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Week 25 | “Heroes” Symphony and Low Symphony (1996 & 1993)

Around the time, in high school, that I was becoming a Bowie fan, I came to like a weird movie called Koyaanisqatsi and its equally weird soundtrack by Philip Glass. The movie was basically time-lapsed footage of cities against Glass’s repetitive, minimalist music. The sound was not quite classical and certainly not rock and roll, but it wasn’t too far removed from some of Bowie’s instrumental work. So it wasn’t a stretch when Glass took some of those works, from Bowie’s albums Low and “Heroes,” and turned them into two distinct symphonies.

These are two albums, and I had originally planned to give them two separate entries here, but I don’t have much to write about them. I don’t listen to them often, however I listened to both recently and was reminded that they are pretty pleasant, especially as background music. They are the types of albums that aren’t too distracting. They both manage to be soothing and tense at the same time.

They are also both more Glass than Bowie. Some of the pieces are recognizably derived from their namesakes (for instance, “Sense of Doubt” and “Neukoln” from the “Heroes” Symphony), but others really aren’t, at least to my ears. If I didn’t know what I was listening to, I would not have recognized Glass’s “Heroes” as deriving from the Bowie song. So Glass’s liberties make these different than other genre-shifting interpretations of Bowie music (such as the more traditionally classical music versions of Bowie songs from “At the Proms,” which I discussed earlier). This is actually a good thing because with the two Glass albums, we don’t have someone simply trying to imitate Bowie and falling short. His contributions make the music something different.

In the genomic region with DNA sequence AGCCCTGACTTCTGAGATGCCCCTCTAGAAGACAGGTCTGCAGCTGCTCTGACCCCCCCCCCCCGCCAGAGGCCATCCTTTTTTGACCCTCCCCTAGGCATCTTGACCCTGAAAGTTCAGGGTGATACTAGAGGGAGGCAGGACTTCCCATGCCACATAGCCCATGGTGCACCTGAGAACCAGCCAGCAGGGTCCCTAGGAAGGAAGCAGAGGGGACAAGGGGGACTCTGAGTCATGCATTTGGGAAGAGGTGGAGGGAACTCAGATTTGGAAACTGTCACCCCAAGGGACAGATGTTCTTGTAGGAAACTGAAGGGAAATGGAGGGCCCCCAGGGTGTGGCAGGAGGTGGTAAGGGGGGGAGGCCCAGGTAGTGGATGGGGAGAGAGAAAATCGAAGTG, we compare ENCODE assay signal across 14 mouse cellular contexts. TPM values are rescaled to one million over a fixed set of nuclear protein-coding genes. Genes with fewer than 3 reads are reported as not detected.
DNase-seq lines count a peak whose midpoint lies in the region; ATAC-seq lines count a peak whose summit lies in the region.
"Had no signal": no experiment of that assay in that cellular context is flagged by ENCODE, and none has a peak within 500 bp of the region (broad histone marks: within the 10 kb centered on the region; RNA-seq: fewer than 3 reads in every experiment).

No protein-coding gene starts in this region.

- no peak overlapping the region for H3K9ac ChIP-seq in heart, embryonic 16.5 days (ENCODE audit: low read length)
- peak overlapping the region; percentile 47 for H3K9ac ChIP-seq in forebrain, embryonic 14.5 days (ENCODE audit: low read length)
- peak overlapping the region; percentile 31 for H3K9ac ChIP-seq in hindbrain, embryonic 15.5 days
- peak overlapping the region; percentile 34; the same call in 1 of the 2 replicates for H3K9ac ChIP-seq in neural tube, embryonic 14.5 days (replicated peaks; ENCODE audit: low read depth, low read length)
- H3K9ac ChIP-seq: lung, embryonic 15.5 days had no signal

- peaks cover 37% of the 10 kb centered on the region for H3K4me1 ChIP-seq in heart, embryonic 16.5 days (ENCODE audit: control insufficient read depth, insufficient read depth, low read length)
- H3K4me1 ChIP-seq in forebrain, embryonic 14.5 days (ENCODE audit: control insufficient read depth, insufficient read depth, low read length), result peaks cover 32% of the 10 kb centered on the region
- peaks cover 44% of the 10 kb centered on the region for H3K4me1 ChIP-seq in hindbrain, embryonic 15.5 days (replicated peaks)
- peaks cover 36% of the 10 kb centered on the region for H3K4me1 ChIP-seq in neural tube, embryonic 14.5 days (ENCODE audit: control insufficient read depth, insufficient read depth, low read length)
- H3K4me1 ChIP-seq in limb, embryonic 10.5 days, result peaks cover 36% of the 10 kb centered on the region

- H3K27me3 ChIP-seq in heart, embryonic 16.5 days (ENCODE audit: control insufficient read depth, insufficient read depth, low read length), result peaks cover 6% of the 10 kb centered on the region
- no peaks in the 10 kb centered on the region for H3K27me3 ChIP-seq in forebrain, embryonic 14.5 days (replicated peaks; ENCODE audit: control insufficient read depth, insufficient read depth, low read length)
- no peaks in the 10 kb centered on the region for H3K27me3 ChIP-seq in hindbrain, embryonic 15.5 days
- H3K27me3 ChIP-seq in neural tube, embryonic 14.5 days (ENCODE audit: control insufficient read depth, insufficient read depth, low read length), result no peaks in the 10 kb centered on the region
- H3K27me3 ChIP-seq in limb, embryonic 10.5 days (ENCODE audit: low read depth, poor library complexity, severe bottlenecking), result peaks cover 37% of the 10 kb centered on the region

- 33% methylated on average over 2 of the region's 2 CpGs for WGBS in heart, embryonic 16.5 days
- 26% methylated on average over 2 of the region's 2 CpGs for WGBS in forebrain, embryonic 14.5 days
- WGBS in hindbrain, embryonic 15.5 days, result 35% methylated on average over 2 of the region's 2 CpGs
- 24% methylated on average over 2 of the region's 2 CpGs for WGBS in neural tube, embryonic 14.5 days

I’m not sure how much Bowie, and his collaborator on both original albums, Brian Eno, had to do with Glass’s albums. Bowie and Eno were at least involved with promoting the albums— they appear on the album covers and promotional materials, in images that appear to have been new (at the time) pictures. Their names are prominent on the album covers. I somehow acquired a tee-shirt promoting “Heroes” Symphony that again gives Bowie, Eno and Glass equal billing. But I’m pretty sure neither Bowie nor Eno play on the albums. They are not listed as producers, and Glass alone is listed as the composer, so Bowie’s and Eno’s contributions were probably just the original source music (“just!”)

All that’s fine by me. Glass took the source material, made something new and unique and nice to occasionally hear. He also set the stage for what could happen now that Bowie is no longer with us— without Bowie around to make new music, his music can be reinterpreted forever, and in the hands of a truly creative artist like Philip Glass, Bowie’s old songs can be the seeds of something new.

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